Doctor Who and the Ark cover art crop

Doctor Who and the Ark – The Lost Stories 7.1 audio review

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Big Finish adapt an earlier draft of the tale which eventually became ‘The Ark in Space’. 

You’d be hard pressed to find a Doctor Who fan who doesn’t hold ‘The Ark in Space’ in high esteem. However, Tom Baker’s second story came to the screen via a rather tortured path.

Initially penned by another writer, the initial scripts were deemed unsuitable, and the project passed to John Lucarotti. However, the Hartnell-era writer’s tale didn’t fit the bill either and extensive re-writes fell to script editor Robert Holmes. It was so much of a retooling in fact, that Holmes became the credited writer.

Doctor Who and the Ark cover art

Now, Lucarotti’s version enjoys Big Finish audio drama treatment, and it offers a fascinating view askew on that familiar tale.

To distinguish it from the on-screen story, this release is called ‘Doctor Who and the Ark’, or possibly ‘Doctor Who: The Ark’ – depending on whether you believe the cover or the listing. Of course, it’s not to be confused with the Hartnell-era tale ‘The Ark’ – also about humanity’s survival on an ark. In space.

Doctor Who and the Ark

The story opens in the familiar way, with the Doctor, Sarah and Harry arriving on the space station for the latter’s first trip in the TARDIS. There, they find that the human race has overslept, and an alien threat has penetrated the station. As humanity trashed the Earth’s environment, the invaders have designs on taking over the planet.

What follows it markedly different from the televised story, with an unusual alien threat. There’s also a goodly amount of alien possession, with some catch and release and a bit of crawling through air-ducts too. What’s interesting is the level of biology and space physics in the mix; the episode three cliffhanger is an absolute cracker in that regard!

Tom Baker gives a markedly different performance than the one we are used to. Quite unlike the slightly detached alien, his Doctor has the air of a whimsical. absent-minded professor. There are obvious parallels to William Hartnell, and maybe a dash of Jon Pertwee’s ingenuity, as this Doctor is a scientific problem solver – his gleeful personality redolent of Tom Baker’s Christmas morning Scrooge in his fabulous reading of A Christmas Carol.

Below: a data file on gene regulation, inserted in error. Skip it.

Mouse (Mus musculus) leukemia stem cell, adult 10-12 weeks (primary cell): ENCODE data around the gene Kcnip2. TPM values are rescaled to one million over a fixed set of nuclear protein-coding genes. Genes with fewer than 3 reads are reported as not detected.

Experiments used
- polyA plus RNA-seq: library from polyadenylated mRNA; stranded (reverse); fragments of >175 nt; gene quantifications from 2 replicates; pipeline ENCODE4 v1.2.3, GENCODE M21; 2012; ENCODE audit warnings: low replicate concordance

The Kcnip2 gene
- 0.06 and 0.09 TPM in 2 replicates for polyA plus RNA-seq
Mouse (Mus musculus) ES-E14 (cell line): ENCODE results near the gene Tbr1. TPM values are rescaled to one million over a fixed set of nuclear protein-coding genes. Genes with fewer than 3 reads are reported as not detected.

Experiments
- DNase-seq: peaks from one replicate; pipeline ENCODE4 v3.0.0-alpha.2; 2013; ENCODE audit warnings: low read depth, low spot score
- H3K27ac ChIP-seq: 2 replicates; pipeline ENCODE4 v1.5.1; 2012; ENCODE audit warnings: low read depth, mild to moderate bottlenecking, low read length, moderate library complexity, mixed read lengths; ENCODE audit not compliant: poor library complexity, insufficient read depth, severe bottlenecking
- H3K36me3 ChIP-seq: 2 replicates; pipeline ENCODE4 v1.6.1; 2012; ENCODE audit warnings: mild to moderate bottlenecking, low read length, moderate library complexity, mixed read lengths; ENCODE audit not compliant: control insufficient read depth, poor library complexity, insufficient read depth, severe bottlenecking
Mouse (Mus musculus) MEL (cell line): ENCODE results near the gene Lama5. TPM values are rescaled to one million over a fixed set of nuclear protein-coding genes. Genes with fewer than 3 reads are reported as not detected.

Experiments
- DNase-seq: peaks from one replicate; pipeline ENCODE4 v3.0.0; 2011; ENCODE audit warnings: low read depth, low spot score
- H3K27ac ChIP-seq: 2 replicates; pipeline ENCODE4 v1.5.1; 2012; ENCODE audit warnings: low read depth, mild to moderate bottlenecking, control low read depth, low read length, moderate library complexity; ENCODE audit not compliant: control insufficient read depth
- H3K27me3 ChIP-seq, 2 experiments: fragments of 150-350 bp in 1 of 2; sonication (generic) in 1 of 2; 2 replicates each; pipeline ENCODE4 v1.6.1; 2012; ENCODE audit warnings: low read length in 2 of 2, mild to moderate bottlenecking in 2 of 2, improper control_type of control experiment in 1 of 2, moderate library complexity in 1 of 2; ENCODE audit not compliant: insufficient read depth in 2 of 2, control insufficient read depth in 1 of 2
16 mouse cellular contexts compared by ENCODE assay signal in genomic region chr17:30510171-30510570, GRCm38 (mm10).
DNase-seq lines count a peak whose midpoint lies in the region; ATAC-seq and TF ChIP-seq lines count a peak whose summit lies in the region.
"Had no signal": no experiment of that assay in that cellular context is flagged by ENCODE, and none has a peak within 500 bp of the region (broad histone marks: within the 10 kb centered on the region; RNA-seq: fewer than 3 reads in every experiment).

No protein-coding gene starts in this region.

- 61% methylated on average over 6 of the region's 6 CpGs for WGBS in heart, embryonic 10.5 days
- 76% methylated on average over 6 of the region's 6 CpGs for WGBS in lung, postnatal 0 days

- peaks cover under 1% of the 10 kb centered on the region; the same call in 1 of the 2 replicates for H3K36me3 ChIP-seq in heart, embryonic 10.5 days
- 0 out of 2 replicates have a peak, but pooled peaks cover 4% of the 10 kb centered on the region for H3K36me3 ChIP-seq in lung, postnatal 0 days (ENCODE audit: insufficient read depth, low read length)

Doctor Who: The Ark - Christopher Naylor, Tom Baker & Sadie Miller

Meanwhile, there’s space for Harry Sullivan (Christopher Naylor) to play the action man role the character was designed for. He participates in a lengthy spacewalk sequence and there’s plenty of spirited banter between him and Sarah (Sadie Miller), who is also well-used too.

The story’s primary guest is Terry Molloy, in the dual roles of Noah and the villainous Narib. As the latter, while it’s a wonderfully alien performance, we did struggle to catch all the dialogue at times. There’s a lot of phlegm involved! In the wider cast, Yasmin Mwanza impresses as Viva too.


In the extras, there’s an explanation from the story’s adaptor Jonathan Morris for changes he made while bringing it to audio. It’s something that works well during the spacewalk sequences in the final half of tale. Earlier on, however, we did feel that Sarah was doing rather a lot of talking to herself.

There are a couple of inconsistences though; Tom Baker introduces each episode, including its individual name. Except on part one, where he simply announces the story title in a gruff tone (for no discernible reason.) Plus, at the end, there are alternate cuts for elements of the credits which have been oddly left intact.

In Summary

This release is another fascinating look at what might have been. It makes a pair with last year’s dramatization of Gerry Davis’s original plans for the ‘Return of the Cybermen’. Indeed, Ryan Aplin’s gorgeous covers even mirror, as producer Simon Guerrier points out on Instagram.


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‘Doctor Who and the Ark’ is an unusual tale, with plenty that is surprising, and it’s different enough from the televised story to make this adaptation worthwhile. It makes you wonder what other alternate takes on familiar stories might be luring out there in dusty archives, waiting to be discovered!

Four Stars

Doctor Who – The Lost Stories: Doctor Who and the Ark is available on Collector’s Edition CD (+download) or download only from Big Finish.